Opinion: Van Gansen's suspension in multi-complaint abuse case isn't enough

Health Mate Ladies Team (UCI Women's Team)
(Image credit: Getty Images)

A month has passed since former team manager Patrick Van Gansen was handed a near three-year ban from cycling by the UCI Disciplinary Commission for harassing several female riders at his teams, including Esther Meisels, Sara Mustonen and Chloë Turblin. 

The ban is largely retrospective, as Van Gansen chose to remove himself from the sport prior to the guilty verdict back in April 2020, and he will be eligible to work within a team on December 31, 2022, once he has completed a course on workplace sexual harassment.

The sentencing closes a door on a three-year process that began when the first accusation was reported to the UCI. It is great news that a person who has behaved in this manner has been removed from the sport, albeit temporarily. However, the length of the punishment and its timing also opens up many questions about how the case was dealt with and how serious the governing body’s Disciplinary Commission perceives the offence to be.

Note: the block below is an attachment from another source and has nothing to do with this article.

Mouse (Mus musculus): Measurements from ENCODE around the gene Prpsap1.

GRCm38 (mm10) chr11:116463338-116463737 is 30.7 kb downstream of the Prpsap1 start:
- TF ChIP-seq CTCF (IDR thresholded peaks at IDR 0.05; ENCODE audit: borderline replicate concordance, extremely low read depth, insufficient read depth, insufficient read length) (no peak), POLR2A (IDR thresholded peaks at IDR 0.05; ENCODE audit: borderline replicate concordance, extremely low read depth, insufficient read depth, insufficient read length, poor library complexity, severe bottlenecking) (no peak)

Van Gansen is not the first person within the sport to be accused of abusing people within their care. Indeed, Marc Bracke has been found guilty guilty of violations to the Code of Ethics following formal complaints of harassment alleged by two female riders, and is awaiting his punishment. He most likely won’t be the last. 

Bracke has denied the allegations of harassment that were included in the formal complaints.

However, Van Gansen's case is one of road cycling’s most high-profile cases of a team manager abusing their position, and his punishment was an opportunity to send a message that abuse and harassment will not be tolerated within the sport.

Instead, the two-year and seven-month sentence leaves a sour taste in the mouth and a feeling this type of behaviour is not deemed to be as serious an issue as it should be by the sport. Team managers can hold a significant amount of power and influence over a rider, particularly at the smaller end of the scale where there is much less oversight.